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The Bengal's Purr

The Bengal's Purr

Barbies and Kens Debate Over Patriarchy
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he box-office hit Barbie has touched the hearts of men and women alike, highlighting the struggles of all people under a patriarchal system. However, the movie has sparked an essential debate amongst American citizens: Are patriarchal ideals really plaguing the United States?
Before a person can understand the current effects of patriarchy on society, it is vital to understand when and why certain guiding principles of the system were developed. The gender equality struggle in the United States began long before the colonizers first stepped on American soil. Women have typically been viewed in western societies and cultures as “less than”- meaning that a world created for the convenience of men isn’t a new problem, it has been a pervasive issue for hundreds of years that has only within the last century gained traction as a royal social inequality. Unfortunately, a millennia of indoctrinated belief cannot be directly fought with a mere century of basic understanding.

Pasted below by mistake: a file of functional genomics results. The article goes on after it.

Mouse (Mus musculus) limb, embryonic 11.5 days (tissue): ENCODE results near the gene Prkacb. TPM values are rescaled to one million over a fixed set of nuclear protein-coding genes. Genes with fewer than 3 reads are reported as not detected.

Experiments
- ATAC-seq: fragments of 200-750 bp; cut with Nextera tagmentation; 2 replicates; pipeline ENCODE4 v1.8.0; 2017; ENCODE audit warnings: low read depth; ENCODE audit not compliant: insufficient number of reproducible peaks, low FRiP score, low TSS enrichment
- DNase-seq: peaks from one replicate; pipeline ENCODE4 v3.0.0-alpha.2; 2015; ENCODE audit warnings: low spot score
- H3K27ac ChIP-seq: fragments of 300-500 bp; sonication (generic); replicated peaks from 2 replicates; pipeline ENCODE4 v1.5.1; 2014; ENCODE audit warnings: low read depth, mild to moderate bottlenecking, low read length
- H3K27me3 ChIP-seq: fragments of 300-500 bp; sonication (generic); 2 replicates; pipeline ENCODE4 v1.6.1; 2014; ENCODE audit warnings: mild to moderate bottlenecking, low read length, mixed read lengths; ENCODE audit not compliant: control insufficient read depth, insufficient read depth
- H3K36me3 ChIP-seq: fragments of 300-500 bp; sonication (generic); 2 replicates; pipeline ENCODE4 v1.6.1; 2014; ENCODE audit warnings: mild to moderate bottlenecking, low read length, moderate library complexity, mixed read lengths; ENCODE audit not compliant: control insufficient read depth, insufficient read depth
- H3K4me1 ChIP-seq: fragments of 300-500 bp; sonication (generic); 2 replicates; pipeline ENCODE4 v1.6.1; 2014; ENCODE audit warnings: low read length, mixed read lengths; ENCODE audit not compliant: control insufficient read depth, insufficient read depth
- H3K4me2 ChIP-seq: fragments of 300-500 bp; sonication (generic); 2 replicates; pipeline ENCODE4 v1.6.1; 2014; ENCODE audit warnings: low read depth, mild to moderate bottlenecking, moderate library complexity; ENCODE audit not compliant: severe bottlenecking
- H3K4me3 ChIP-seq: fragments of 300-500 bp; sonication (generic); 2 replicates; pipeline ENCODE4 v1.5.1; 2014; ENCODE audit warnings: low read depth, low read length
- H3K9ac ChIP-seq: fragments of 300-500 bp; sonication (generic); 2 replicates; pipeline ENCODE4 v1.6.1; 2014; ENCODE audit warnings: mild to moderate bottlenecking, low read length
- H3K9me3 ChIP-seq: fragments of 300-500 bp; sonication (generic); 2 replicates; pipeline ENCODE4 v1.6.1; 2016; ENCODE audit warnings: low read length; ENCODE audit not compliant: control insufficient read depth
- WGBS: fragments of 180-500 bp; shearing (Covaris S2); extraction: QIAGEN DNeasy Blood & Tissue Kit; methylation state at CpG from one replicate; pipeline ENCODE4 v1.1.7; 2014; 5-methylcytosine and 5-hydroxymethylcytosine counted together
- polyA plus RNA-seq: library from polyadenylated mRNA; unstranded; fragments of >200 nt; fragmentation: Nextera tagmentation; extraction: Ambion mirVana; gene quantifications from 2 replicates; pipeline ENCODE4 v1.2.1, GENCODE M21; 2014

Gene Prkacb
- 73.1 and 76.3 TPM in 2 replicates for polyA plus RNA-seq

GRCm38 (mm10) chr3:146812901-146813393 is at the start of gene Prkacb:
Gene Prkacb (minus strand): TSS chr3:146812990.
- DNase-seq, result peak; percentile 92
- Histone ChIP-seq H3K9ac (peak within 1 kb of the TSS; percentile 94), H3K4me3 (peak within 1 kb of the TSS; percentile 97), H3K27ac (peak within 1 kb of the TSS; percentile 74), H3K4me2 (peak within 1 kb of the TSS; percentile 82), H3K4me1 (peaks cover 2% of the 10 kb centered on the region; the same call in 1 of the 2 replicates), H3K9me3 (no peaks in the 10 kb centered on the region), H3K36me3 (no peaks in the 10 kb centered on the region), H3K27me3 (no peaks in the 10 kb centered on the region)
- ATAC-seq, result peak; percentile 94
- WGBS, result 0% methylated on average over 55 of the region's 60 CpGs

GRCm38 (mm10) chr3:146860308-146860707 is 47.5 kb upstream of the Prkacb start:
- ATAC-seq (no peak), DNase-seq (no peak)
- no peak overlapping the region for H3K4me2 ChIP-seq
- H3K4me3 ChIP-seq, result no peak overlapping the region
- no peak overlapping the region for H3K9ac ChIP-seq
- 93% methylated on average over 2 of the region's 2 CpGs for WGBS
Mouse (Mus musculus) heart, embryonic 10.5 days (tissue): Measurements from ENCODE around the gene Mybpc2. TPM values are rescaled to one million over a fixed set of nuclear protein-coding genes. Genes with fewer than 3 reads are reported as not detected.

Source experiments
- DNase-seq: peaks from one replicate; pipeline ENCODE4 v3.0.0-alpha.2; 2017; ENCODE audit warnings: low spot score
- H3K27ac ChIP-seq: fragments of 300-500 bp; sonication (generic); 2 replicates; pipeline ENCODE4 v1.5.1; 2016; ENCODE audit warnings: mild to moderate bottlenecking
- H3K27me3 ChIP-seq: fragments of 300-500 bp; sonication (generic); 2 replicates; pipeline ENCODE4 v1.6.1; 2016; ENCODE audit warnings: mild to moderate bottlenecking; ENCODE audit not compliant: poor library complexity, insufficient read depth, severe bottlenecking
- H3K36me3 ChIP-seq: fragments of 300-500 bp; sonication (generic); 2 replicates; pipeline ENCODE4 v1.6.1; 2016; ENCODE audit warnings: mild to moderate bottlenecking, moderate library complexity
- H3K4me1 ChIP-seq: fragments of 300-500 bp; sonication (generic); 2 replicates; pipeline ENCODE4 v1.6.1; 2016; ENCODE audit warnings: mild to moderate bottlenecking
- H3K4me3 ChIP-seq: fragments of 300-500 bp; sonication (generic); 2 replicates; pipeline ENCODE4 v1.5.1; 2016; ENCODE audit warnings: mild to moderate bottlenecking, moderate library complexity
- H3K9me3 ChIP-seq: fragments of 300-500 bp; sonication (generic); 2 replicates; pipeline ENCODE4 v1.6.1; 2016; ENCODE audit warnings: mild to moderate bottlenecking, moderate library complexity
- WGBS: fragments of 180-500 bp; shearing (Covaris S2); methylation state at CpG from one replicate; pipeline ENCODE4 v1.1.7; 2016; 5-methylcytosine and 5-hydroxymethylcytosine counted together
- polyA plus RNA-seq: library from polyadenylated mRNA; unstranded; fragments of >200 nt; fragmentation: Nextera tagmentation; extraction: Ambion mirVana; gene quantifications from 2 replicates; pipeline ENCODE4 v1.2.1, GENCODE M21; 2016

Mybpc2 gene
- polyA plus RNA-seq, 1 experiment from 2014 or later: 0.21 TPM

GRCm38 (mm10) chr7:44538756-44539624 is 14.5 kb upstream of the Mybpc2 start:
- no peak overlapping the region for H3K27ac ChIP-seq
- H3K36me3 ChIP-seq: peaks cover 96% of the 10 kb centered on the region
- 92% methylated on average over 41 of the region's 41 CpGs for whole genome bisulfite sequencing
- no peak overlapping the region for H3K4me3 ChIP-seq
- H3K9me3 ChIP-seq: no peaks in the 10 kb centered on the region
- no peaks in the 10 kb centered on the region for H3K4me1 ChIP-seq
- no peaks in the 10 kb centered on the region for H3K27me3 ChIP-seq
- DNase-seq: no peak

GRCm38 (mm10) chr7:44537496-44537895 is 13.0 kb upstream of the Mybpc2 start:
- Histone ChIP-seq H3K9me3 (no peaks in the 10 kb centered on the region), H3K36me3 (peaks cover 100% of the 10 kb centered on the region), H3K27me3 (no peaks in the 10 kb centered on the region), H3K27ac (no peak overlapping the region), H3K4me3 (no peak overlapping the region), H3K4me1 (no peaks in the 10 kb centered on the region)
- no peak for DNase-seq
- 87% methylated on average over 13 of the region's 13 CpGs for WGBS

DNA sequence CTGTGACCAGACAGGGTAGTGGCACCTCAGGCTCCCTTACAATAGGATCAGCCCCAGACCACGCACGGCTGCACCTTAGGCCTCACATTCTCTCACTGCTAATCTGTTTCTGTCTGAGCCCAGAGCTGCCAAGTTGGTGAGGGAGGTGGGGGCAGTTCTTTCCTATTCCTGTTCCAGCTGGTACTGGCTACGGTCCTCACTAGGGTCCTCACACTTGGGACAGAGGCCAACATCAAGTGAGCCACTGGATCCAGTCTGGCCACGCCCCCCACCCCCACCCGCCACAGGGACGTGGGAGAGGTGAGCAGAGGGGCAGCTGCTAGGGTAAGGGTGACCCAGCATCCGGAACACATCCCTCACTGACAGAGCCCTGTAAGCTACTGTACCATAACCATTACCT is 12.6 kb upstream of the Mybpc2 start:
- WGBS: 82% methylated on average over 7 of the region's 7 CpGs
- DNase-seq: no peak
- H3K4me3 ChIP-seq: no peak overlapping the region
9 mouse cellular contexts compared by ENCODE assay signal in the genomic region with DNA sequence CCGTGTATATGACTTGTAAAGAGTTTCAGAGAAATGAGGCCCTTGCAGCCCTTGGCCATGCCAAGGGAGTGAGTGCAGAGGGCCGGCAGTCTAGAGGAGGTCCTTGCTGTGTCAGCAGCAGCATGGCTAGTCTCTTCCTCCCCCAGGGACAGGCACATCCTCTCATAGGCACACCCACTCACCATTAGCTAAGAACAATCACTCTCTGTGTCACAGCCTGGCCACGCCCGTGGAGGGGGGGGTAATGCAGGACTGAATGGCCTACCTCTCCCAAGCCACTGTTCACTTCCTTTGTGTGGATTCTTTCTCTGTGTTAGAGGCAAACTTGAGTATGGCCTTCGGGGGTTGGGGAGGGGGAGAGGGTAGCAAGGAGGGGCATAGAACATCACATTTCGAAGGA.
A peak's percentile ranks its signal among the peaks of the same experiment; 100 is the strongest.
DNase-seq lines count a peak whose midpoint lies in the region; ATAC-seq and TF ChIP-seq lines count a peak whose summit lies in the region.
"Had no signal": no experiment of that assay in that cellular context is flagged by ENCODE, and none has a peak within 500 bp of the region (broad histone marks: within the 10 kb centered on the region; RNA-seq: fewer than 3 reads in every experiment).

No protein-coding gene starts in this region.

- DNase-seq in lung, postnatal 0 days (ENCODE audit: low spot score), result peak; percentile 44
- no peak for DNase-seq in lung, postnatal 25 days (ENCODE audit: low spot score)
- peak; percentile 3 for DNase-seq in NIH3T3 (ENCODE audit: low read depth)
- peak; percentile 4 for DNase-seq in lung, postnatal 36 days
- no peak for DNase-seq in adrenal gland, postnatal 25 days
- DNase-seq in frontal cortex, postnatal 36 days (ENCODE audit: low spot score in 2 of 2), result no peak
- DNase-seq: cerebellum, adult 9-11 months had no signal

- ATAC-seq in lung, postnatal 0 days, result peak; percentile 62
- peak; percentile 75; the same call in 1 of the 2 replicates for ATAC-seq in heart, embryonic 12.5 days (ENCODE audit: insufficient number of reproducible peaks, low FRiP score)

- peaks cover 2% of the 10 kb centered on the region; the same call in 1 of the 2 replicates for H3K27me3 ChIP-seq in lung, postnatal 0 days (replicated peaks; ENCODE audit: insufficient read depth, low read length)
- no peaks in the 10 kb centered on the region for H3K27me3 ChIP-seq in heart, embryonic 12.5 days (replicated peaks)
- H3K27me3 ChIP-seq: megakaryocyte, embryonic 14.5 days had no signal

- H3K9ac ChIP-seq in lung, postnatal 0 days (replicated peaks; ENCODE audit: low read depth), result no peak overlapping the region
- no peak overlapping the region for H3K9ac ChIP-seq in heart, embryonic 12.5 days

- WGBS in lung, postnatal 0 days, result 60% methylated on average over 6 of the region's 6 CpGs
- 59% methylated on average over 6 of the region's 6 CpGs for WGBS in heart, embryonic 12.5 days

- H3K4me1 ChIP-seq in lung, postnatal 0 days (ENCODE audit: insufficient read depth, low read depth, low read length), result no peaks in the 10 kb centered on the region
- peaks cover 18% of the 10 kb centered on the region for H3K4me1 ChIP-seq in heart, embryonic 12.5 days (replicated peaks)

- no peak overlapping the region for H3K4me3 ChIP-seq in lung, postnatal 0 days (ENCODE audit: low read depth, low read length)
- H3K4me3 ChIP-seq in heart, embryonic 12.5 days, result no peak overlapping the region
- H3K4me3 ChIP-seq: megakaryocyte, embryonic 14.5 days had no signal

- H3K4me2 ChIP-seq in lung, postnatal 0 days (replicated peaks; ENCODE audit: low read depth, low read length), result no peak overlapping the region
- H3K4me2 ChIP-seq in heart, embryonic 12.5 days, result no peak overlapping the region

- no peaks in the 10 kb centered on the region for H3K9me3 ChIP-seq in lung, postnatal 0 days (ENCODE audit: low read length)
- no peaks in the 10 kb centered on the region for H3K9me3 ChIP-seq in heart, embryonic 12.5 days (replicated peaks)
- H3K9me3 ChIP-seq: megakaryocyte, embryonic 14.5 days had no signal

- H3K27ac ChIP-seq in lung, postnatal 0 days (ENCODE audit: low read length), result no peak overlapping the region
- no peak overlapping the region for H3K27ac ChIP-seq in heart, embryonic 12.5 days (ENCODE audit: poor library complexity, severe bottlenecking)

This said, it’s clear that women have been fighting the system for years with little return and small victories, some of which are achieved just to be overturned less than 100 years later. An example of the latter was the Supreme Court’s landmark decision to overturn Roe v. Wade just over one year ago in June 2022, harshly limiting and in some cases banning a woman’s right to terminate a pregnancy- yet another “spice” added to the mixing pot of stirring debate about the “American Dream” system, and how men are typically the beneficiary of it.
Microcosms contributing to patriarchy are often overlooked- and thus deemed nonexistent by enough ignorant people in power to influence the entire country. When asked if he believes in a patriarchal system, Jordan Lockard, a world history, government, and psychology teacher at LHS, stated, “You mean to the fact that women make 84 cents to every dollar a man makes?” Lockard went on to describe numerous examples of how a woman’s day-to-day life is complicated simply because she is not a man. Amongst these examples, Lockard focused on how a woman is more likely to be injured in a car crash because the features of a car are “designed for men.”
Data from the World Economic Forum (WEF) proved him right.
“Women are 47% more likely to suffer severe injuries in car crashes because safety features are designed for men.”
Below this fact, the article described how car safety features had been designed for men’s size and weight rather than both men and women.
The film Barbie used satire to exemplify the struggles of people living under a patriarchy in contrast with its’ direct opposite -a matriarchy- in which women were “primary” and males were “secondary”. The movie faced extreme backlash from critics for this very reason.
Here’s what the Los Angeles Times has to say on the topic;